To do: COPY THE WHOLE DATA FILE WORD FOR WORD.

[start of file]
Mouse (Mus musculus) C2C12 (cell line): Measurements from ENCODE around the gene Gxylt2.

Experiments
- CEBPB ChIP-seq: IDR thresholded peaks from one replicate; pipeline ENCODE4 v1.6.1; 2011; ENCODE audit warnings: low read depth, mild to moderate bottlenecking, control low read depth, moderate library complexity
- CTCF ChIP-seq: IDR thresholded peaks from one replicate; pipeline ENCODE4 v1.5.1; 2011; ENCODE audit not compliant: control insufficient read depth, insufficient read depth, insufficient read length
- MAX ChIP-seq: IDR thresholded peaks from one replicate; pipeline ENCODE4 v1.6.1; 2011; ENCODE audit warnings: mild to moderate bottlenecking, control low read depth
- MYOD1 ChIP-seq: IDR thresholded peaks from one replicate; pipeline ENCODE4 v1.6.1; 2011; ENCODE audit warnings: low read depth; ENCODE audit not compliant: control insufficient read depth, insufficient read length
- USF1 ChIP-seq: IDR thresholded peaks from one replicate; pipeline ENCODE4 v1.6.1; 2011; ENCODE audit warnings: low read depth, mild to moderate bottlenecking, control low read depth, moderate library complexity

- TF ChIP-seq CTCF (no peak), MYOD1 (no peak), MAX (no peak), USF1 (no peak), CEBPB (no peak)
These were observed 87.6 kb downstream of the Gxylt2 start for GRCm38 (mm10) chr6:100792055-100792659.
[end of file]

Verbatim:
Mouse (Mus musculus) C2C12 (cell line): Measurements from ENCODE around the gene Gxylt2.

Experiments
- CEBPB ChIP-seq: IDR thresholded peaks from one replicate; pipeline ENCODE4 v1.6.1; 2011; ENCODE audit warnings: low read depth, mild to moderate bottlenecking, control low read depth, moderate library complexity
- CTCF ChIP-seq: IDR thresholded peaks from one replicate; pipeline ENCODE4 v1.5.1; 2011; ENCODE audit not compliant: control insufficient read depth, insufficient read depth, insufficient read length
- MAX ChIP-seq: IDR thresholded peaks from one replicate; pipeline ENCODE4 v1.6.1; 2011; ENCODE audit warnings: mild to moderate bottlenecking, control low read depth
- MYOD1 ChIP-seq: IDR thresholded peaks from one replicate; pipeline ENCODE4 v1.6.1; 2011; ENCODE audit warnings: low read depth; ENCODE audit not compliant: control insufficient read depth, insufficient read length
- USF1 ChIP-seq: IDR thresholded peaks from one replicate; pipeline ENCODE4 v1.6.1; 2011; ENCODE audit warnings: low read depth, mild to moderate bottlenecking, control low read depth, moderate library complexity

- TF ChIP-seq CTCF (no peak), MYOD1 (no peak), MAX (no peak), USF1 (no peak), CEBPB (no peak)
These were observed 87.6 kb downstream of the Gxylt2 start for GRCm38 (mm10) chr6:100792055-100792659.